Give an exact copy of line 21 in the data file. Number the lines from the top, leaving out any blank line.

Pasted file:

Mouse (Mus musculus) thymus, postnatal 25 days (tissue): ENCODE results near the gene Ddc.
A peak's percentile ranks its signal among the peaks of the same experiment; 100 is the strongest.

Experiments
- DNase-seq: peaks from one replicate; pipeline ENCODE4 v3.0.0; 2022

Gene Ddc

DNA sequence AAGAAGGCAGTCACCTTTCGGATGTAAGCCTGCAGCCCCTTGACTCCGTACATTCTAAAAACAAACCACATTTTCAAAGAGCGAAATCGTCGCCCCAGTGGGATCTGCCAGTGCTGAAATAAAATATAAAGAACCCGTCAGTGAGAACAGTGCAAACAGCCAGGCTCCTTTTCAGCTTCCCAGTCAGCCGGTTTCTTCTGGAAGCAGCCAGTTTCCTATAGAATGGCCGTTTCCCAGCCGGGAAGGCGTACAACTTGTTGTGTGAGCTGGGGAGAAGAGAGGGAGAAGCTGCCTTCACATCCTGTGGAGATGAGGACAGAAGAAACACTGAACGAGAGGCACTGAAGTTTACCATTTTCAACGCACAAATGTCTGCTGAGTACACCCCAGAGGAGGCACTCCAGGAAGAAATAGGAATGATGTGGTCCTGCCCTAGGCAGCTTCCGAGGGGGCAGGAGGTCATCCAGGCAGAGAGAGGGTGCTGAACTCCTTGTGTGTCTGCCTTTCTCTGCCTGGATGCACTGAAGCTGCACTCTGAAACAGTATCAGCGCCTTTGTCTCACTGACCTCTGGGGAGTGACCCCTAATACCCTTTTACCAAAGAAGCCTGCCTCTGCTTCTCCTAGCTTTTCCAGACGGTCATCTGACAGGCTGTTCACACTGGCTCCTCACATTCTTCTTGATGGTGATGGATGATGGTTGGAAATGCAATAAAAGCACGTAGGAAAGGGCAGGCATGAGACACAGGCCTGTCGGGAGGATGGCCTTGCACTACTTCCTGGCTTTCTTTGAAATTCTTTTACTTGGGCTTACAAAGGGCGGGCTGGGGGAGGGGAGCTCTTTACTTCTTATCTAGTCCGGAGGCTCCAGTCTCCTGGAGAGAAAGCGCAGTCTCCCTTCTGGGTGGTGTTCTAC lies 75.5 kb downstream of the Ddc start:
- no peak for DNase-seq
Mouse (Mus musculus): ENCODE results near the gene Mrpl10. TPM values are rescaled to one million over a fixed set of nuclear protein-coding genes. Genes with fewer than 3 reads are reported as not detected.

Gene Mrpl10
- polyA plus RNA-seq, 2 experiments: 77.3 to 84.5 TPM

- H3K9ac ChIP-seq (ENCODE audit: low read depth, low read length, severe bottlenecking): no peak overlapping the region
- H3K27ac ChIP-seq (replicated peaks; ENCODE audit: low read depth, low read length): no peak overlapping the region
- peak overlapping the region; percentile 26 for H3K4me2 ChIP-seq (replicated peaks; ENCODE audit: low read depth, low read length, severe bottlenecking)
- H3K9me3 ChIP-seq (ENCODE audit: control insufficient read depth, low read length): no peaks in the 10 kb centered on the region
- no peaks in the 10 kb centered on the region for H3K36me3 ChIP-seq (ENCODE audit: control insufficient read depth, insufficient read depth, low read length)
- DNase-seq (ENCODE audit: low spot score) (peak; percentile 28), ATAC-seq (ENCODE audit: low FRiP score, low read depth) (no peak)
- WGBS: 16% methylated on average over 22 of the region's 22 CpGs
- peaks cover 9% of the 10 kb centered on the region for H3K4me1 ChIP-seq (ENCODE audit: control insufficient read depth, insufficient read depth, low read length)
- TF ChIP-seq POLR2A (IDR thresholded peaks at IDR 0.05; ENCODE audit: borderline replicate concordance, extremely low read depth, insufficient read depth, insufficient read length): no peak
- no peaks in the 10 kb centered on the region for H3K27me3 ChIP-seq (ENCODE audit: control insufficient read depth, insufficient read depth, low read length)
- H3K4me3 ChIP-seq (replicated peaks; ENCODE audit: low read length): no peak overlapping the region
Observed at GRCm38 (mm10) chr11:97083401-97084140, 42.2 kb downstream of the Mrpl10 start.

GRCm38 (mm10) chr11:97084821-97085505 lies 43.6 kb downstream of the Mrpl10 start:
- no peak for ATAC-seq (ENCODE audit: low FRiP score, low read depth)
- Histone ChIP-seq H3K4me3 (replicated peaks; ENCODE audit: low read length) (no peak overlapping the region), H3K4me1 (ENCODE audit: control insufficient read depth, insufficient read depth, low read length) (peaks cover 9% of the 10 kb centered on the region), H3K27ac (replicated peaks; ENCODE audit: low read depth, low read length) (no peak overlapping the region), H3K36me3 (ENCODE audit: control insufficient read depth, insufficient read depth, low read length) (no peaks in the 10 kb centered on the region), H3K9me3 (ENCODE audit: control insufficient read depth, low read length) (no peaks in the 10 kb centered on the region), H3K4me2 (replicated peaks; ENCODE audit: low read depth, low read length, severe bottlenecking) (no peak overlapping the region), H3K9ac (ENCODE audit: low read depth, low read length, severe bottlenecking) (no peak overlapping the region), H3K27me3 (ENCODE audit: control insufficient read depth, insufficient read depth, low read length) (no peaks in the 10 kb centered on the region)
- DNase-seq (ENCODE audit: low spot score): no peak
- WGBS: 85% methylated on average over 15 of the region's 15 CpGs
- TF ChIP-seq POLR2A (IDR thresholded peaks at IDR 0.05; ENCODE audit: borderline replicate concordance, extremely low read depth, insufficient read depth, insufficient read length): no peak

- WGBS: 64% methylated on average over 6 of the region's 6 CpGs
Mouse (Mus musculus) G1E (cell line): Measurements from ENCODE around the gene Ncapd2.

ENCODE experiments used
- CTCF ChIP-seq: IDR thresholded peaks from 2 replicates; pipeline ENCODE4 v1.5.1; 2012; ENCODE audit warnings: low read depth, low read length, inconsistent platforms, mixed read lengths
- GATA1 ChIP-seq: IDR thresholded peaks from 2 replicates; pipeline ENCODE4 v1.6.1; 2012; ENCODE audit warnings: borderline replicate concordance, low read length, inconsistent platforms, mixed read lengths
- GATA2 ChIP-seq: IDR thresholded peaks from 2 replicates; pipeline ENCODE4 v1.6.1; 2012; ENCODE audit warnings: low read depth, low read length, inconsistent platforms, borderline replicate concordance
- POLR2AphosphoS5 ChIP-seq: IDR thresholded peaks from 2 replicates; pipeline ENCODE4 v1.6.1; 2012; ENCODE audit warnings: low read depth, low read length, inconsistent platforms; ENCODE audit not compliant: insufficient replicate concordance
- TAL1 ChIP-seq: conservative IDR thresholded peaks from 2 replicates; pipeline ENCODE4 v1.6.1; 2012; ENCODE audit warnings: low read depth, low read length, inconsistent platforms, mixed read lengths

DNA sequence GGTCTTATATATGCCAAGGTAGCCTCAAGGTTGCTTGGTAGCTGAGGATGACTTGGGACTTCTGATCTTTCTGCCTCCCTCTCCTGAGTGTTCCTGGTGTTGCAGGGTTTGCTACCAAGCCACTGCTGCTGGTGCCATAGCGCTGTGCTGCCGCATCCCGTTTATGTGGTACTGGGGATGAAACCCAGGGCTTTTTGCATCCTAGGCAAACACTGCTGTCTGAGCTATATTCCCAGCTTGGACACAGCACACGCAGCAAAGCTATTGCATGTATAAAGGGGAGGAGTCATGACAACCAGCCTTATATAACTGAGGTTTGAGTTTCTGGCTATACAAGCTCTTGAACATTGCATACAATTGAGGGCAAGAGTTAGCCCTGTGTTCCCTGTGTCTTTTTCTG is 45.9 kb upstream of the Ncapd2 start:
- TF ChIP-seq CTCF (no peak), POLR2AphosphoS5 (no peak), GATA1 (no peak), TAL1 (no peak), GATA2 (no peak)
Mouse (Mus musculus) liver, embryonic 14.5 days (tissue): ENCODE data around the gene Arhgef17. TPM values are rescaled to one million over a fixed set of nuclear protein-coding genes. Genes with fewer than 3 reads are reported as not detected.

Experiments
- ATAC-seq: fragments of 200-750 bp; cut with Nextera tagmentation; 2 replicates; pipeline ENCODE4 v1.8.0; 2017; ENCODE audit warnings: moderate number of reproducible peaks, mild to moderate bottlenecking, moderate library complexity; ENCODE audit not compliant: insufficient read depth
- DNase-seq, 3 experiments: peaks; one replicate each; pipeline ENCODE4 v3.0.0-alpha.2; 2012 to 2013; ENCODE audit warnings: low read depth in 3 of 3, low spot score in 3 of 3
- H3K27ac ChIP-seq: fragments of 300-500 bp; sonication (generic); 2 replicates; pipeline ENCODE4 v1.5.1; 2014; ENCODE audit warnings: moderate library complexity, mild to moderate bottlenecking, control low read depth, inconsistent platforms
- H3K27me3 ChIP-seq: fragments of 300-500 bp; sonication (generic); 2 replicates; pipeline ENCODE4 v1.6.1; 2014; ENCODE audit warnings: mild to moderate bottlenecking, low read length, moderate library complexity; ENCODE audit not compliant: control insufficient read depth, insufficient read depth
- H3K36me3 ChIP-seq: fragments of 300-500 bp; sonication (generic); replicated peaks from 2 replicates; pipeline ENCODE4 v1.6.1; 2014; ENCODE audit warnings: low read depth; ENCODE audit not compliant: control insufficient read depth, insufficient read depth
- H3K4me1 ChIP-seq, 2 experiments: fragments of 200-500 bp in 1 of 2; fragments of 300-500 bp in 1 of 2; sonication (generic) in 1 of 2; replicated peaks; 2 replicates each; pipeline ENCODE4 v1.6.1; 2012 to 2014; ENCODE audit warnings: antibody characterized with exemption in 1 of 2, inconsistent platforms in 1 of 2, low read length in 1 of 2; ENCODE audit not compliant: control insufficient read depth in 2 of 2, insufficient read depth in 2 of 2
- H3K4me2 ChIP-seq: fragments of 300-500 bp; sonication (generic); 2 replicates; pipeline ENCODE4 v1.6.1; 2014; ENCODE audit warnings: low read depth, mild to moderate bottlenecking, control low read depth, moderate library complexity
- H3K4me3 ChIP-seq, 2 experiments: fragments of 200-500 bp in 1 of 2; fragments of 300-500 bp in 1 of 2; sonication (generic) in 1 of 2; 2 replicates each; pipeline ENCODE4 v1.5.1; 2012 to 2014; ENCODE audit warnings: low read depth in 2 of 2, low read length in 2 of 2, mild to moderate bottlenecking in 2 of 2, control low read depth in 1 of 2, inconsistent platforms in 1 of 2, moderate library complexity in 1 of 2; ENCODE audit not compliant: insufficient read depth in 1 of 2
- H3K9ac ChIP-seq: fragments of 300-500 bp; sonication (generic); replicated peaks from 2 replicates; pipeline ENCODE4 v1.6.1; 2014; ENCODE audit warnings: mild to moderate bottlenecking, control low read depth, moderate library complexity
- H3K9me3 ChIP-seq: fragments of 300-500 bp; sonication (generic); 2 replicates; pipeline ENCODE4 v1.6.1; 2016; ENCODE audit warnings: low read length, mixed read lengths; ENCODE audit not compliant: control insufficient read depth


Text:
- H3K4me3 ChIP-seq (replicated peaks; ENCODE audit: low read length): no peak overlapping the region